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On 12/11/2018 at 10:22 PM, GringoBandito said:

I think I have used them all and have settled on the lucas brand lube. It doesn't burn off like some of the other brands out there. 

I agree...very good luck with Lucas

 

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Used Advanced Weapons Technology lube for years. Never had issues. Stays where I put it and doesn’t dry up. Mobil 1 is second. I use light springs and never had any issues. 

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DuPont Krytox 204 on sears, connectors and triggers.  It's an amazing lubricant and non-toxic but it's rather expensive.  Slide Glide on rails, lugs and as a corrosion preventative.
 

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I remember 15ish years ago Castrol and Moble packing there engine oil in little bottles /cans

and promoting them as gun oil.  

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Posted (edited)

EDIT:


Sorry. Should have actually read the OP instead of assuming it was another debate on which was the best oil before I posted.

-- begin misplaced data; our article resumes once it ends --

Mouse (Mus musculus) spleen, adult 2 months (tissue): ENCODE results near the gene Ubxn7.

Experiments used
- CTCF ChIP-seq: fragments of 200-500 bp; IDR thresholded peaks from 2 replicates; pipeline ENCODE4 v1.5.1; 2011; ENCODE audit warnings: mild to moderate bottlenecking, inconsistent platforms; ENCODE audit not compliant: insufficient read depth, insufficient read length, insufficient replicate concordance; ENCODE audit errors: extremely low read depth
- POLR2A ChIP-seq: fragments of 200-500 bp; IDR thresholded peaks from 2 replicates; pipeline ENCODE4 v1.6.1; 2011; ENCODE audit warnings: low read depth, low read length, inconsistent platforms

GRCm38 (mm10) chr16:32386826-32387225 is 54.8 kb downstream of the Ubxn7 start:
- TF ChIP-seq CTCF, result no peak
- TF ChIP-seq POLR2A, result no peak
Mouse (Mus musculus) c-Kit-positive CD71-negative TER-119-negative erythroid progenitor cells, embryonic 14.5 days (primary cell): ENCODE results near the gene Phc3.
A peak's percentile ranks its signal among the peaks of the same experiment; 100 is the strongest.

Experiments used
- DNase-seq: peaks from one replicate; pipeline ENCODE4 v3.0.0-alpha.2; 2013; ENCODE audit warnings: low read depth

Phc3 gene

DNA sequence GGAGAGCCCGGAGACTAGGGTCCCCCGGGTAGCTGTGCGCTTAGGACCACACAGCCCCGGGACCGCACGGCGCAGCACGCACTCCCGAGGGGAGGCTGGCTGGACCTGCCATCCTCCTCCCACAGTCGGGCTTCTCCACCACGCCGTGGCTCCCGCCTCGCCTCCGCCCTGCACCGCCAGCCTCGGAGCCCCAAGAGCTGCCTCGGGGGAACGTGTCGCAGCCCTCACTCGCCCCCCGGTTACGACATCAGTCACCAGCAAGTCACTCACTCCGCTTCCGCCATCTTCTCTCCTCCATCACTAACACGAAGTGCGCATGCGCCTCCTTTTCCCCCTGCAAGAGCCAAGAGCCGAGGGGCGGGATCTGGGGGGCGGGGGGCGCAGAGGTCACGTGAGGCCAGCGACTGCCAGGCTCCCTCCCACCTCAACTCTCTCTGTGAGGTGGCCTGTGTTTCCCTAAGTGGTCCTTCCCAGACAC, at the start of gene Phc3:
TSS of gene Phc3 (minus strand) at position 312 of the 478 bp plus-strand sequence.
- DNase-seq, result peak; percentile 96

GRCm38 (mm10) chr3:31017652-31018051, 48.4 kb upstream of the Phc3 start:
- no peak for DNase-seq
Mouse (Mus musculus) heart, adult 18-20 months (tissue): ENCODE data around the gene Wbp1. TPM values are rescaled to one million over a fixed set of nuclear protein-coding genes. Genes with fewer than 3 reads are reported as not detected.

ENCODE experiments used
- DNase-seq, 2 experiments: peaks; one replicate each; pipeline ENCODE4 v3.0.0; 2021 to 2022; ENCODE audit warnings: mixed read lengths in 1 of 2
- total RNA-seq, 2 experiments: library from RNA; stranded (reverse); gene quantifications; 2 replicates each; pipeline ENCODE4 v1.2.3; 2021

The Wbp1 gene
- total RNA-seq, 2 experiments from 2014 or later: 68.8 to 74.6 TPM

Edited by Dranoel

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6 hours ago, Service Desk said:

😝💨💨    Did someone say oil debate ?

 

 

 

... and don't you dare question my pick of lubricants for guns or bicycles.....

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2 hours ago, perttime said:

 

... and don't you dare question my pick of lubricants for guns or bicycles.....

....wuhsup ! !     Whew.....I thought I was on the ZRXOA forum for a moment there.

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On 3/25/2020 at 5:57 PM, AHI said:

I remember 15ish years ago Castrol and Moble packing there engine oil in little bottles /cans

and promoting them as gun oil.  

15 years ago ? LOL, they are still doing it,
To the OP yes they are all the same. No one is making gun lubes. They are just repackaging and grossly inflating the price of automotive and industrial lubes.
There is NOTHING any of these wonder lubes can do, that cant be done by a lube available in any automotive store for pennies on the dollar.

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Alright, screw it. My thoughts on this tired subject:

 

I know I have stated this here before, (and a dozen other forums, fb groups, etc.) but here goes again:


What brand of oil you use is less important as getting the proper viscosity for YOUR pistol. What I use in mine may be HORRIBLE in yours. Allow me to explain;